The team found a solution in Ramsey’s FPU classes. Just three months after launching a pilot program for bank employees to eliminate their debt and develop positive saving habits, the average household saw a $10,000 turnaround in less debt and more savings.

Photo of an FPU ad used by Zions Bank

Milne continued working as the bank’s financial education specialist for another eight years until his efforts led to the creation of an official financial literacy manager position at Zions Bank. Such roles are more common in credit unions than commercial banks, and having a dedicated education manager is one of the reasons Zions stands out among the crowd.

“You can credit our bank president, Scott Anderson, for doing that. He’s always been very community-minded,” Milne said. “In 2010, he said we should have someone full time who deals with financial literacy. Since I’d been doing that for quite a bit of time and it was one of the more enjoyable parts of my product management job, I said I’d like to do that.”

In addition to acting as financial literacy manager at Zions, Milne is Chairman of the Utah Bankers Association’s Financial Literacy Committee. He also sits on the Board of Directors for the Utah Jump$tart Coalition for Personal Financial Literacy. Through these various roles, Milne works to advance financial education across his home state and Idaho.

His efforts prove that a major crisis can actually teach us the most if we choose to learn the lesson it brings to the fore, as Zions did with the Utah bankruptcy epidemic. While in 2017 Utah ranked fifth in the nation for personal bankruptcy filings, which Milne acknowledged is still quite high, the programs Zions developed have made a difference for more than 70,000 people in the community.

Targeted Education Prepares Adults and Children for Success

Zions’ adult education efforts consist primarily of Ramsey’s FPU courses, a program that emphasizes behavioral change as a means of building savings and eliminating debt.

“It’s shown some pretty good results over the long term for people who’ve gone through the class,” Milne said. “Between adding to savings and paying off debt, it’s an average of almost $40,000 per person. One thing we really like is that about half of the people were able to increase their 401k contributions by almost 4%. If someone in their early 30s or their 20s did that, it would help them add probably close to an extra $1 million to their retirement by the time they draw it because they’re properly funding their 401k, which they weren’t doing before the class.”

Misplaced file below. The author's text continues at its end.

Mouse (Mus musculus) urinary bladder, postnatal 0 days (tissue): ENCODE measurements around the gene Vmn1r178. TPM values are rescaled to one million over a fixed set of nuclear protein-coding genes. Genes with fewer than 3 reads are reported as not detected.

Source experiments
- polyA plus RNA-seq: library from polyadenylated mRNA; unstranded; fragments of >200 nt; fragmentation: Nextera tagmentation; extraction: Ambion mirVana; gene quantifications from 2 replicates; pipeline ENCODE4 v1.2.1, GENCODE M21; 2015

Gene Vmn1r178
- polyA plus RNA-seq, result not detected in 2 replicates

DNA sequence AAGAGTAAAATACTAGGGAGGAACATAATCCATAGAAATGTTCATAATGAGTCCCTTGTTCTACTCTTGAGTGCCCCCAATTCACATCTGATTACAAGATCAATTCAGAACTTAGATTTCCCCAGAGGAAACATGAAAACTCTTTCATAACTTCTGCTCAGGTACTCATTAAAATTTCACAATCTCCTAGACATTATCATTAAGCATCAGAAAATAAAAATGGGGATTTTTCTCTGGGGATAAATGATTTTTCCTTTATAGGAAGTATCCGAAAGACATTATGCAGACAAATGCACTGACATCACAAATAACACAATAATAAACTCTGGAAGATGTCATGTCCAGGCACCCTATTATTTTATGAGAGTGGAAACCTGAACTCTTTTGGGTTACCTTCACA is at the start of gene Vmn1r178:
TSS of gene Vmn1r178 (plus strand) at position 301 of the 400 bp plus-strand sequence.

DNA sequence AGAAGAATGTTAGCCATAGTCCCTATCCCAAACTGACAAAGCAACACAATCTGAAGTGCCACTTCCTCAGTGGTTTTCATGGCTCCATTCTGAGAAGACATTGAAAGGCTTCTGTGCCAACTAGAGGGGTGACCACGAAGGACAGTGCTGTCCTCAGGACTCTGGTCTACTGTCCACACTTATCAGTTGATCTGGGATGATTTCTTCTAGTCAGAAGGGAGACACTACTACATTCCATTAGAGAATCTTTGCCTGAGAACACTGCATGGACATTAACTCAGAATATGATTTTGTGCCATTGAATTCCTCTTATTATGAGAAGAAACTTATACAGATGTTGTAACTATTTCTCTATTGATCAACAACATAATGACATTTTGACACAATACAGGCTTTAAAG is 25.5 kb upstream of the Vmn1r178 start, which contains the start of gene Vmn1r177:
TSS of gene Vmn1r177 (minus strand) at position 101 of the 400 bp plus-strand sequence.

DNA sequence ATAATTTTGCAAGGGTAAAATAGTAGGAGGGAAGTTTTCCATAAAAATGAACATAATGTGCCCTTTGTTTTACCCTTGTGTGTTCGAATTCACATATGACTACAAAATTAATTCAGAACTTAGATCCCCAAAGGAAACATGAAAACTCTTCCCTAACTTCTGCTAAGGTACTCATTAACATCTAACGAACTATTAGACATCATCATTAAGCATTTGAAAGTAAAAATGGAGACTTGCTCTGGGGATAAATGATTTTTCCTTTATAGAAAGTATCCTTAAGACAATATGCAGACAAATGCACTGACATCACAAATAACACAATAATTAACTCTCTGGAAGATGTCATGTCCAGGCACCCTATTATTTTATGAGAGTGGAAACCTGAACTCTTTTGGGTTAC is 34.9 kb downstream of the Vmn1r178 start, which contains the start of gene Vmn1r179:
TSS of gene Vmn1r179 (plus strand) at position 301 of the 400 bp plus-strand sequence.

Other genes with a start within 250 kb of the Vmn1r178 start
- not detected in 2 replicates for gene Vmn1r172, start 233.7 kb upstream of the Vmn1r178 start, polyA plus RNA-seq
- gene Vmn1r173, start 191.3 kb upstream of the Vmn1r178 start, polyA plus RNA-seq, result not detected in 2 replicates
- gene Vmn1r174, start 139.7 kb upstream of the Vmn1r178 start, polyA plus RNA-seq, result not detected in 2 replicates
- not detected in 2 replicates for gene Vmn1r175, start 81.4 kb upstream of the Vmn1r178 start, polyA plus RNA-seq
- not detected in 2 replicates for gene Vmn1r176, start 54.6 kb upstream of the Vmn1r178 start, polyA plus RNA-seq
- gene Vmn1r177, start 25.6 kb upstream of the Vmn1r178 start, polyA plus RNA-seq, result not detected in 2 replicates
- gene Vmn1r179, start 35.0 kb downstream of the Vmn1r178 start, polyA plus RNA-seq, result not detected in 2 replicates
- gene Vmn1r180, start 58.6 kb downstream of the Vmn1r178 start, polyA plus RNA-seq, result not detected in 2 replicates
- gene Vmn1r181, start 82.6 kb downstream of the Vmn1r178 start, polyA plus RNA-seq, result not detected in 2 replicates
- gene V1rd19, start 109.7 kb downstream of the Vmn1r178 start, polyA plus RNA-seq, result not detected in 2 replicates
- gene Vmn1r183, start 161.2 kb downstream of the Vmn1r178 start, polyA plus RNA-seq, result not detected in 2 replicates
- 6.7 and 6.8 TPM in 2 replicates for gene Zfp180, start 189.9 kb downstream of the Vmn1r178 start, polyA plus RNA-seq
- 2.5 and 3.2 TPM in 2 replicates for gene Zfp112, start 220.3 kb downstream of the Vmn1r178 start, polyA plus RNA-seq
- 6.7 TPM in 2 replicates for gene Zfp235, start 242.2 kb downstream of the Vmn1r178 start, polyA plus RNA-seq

Zions also puts great effort into reaching children and helping them establish positive financial habits while they’re young. Working toward this goal, Milne coordinates Zions’ participation in American Bank Association events, including Teach Children to Save Day during which bankers go to schools and educate students about the benefits of saving their money for Financial Literacy Month in April. For high schoolers, Zions participates in Get Smart About Credit.

“The main lesson we usually do is on identity theft. Most kids, when they turn 18 and get their first credit report check, and some are surprised to find that someone else has been using their credit for who knows how many years. We want to cut back on the incidence of that,” Milne said.

Photo collage of ABA's program Zions Bank uses

Utah features financial literacy prominently in public school curricula, providing Zions with a ready-made venue for its educational efforts. “Utah was one of the first states in the country that required financial literacy be taught in high school in a separate course required to graduate,” Milne said. “It was actually implemented for the 2007-2008 school year, so this is the 10-year anniversary in Utah of schools teaching financial literacy. That means probably 400,000 students have completed that program.”

Zions contributes to these public financial literacy efforts by sending employees to visit classrooms. It also supports teachers by providing training, sharing educational materials, and publicly recognizing financial educators for their efforts. “They are doing this full time every day for their students, and we think it’s made a difference,” Milne said.